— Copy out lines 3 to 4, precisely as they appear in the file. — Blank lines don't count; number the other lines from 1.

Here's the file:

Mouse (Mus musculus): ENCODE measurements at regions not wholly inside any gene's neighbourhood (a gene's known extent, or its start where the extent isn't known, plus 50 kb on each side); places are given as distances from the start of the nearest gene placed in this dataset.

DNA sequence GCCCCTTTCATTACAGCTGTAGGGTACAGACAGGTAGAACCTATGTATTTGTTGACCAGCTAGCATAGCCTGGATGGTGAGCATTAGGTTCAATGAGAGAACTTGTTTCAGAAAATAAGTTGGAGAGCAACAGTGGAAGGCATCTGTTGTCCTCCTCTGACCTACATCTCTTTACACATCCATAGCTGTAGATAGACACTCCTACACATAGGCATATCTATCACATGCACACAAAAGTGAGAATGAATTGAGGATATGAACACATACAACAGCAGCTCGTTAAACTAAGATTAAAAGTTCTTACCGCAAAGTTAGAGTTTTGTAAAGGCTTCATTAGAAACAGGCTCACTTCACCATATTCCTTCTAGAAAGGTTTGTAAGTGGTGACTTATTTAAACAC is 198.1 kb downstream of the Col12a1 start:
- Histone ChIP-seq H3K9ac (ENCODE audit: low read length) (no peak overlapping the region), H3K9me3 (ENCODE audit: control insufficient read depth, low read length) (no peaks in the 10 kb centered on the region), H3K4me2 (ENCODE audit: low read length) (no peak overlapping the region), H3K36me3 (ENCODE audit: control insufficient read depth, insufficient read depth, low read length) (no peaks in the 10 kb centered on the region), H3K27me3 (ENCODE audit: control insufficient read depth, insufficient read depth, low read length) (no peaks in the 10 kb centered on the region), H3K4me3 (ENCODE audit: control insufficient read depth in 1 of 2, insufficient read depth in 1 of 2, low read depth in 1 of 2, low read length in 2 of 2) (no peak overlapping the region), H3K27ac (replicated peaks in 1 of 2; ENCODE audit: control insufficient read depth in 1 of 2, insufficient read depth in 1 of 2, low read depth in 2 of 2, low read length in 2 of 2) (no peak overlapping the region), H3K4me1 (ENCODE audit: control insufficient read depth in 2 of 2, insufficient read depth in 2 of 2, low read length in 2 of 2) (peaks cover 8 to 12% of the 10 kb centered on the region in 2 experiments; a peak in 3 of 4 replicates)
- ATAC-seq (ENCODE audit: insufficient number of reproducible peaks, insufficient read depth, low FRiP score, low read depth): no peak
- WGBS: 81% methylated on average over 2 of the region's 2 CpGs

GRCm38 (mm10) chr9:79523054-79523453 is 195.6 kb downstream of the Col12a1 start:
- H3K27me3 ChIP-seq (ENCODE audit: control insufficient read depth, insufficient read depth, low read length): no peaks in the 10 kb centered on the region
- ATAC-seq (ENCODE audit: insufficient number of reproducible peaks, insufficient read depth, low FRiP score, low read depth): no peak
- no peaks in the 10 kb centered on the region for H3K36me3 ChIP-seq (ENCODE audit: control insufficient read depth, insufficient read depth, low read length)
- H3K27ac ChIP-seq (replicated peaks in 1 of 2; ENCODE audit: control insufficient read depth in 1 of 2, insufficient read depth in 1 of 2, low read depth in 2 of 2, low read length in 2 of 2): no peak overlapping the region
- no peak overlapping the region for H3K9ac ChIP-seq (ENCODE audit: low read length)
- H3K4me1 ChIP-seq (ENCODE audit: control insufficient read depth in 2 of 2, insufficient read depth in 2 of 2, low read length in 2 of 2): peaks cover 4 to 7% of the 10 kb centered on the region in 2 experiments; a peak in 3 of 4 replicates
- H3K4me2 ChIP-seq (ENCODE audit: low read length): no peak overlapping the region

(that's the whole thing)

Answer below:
- Histone ChIP-seq H3K9ac (ENCODE audit: low read length) (no peak overlapping the region), H3K9me3 (ENCODE audit: control insufficient read depth, low read length) (no peaks in the 10 kb centered on the region), H3K4me2 (ENCODE audit: low read length) (no peak overlapping the region), H3K36me3 (ENCODE audit: control insufficient read depth, insufficient read depth, low read length) (no peaks in the 10 kb centered on the region), H3K27me3 (ENCODE audit: control insufficient read depth, insufficient read depth, low read length) (no peaks in the 10 kb centered on the region), H3K4me3 (ENCODE audit: control insufficient read depth in 1 of 2, insufficient read depth in 1 of 2, low read depth in 1 of 2, low read length in 2 of 2) (no peak overlapping the region), H3K27ac (replicated peaks in 1 of 2; ENCODE audit: control insufficient read depth in 1 of 2, insufficient read depth in 1 of 2, low read depth in 2 of 2, low read length in 2 of 2) (no peak overlapping the region), H3K4me1 (ENCODE audit: control insufficient read depth in 2 of 2, insufficient read depth in 2 of 2, low read length in 2 of 2) (peaks cover 8 to 12% of the 10 kb centered on the region in 2 experiments; a peak in 3 of 4 replicates)
- ATAC-seq (ENCODE audit: insufficient number of reproducible peaks, insufficient read depth, low FRiP score, low read depth): no peak